At Opera, we do everything we can to make the web leaner and smaller, so you can get the content you want faster and use less of your precious data.
So, it’s with enormous pride that I saw Safari announce yesterday that it will be joining the other major browsers (Opera, Chrome, Firefox and Microsoft Edge) in supporting an important piece of tech which I helped develop called the HTML picture element.
What was the problem with images on the web?
Long ago, in a galaxy far away (or 2011 in Birmingham, UK), I was pondering a complaint that I’d heard from many web developers at conferences I speak at. Their problem: if they use huge gorgeous-looking images, they might look great on high-tech devices but they need to be shrunk for others (such as feature phones). This drains your battery and hogs your data, as well. Not fun at all, especially when huge images aren’t useful on those devices in the first place.
Why were developers publishing dumb images?
Unfortunately, developers didn’t have much choice. They were using a system called the HTML img element. This element makes it so when you put an image on a page it uses just the one version of the image, which might not be a good fit for your device.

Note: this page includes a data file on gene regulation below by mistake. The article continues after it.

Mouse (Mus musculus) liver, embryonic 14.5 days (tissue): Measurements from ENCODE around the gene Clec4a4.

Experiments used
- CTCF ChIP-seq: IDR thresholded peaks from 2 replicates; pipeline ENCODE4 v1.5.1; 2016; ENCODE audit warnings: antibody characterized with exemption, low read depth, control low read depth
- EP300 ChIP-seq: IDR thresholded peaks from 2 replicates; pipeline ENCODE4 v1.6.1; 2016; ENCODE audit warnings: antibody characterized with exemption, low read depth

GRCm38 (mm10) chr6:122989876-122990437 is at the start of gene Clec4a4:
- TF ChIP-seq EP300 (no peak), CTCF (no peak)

I asked, thinking of Goldilocks, what if we could serve multiple versions of the same image, so that your device could find just the right fit?
But, Bruce, did you pull it off? Did you make smarter images?
Yes! But, not alone. I knew I was on to something important and, as if often the case, it takes the brainpower of many to get the ball rolling.
With the help of American developer Mat Marquis, Marcos Caceres from Mozilla, Tab Atkins from Google and Simon Pieters from Opera, the idea grew into something that could actually flipping work!
Then, a C++ developer called Yoav Weiss (now at Akamai) launched a crowdfunding campaign to raise $10,000 to stop doing client work so he could implement this solution in Blink, the engine that powers Opera for computers, Opera for Android and Google Chrome. Opera contributed $1,000.
Great! We have the picture element. Um, why is this so important?
Given that the average web page is over 2.2 MB , of which over half is images, the picture element gives people a significant reduction in page size – which translates as faster pages and lower costs for all…woohoo!
Interesting stuff! Where can I read more?
More on responsive images: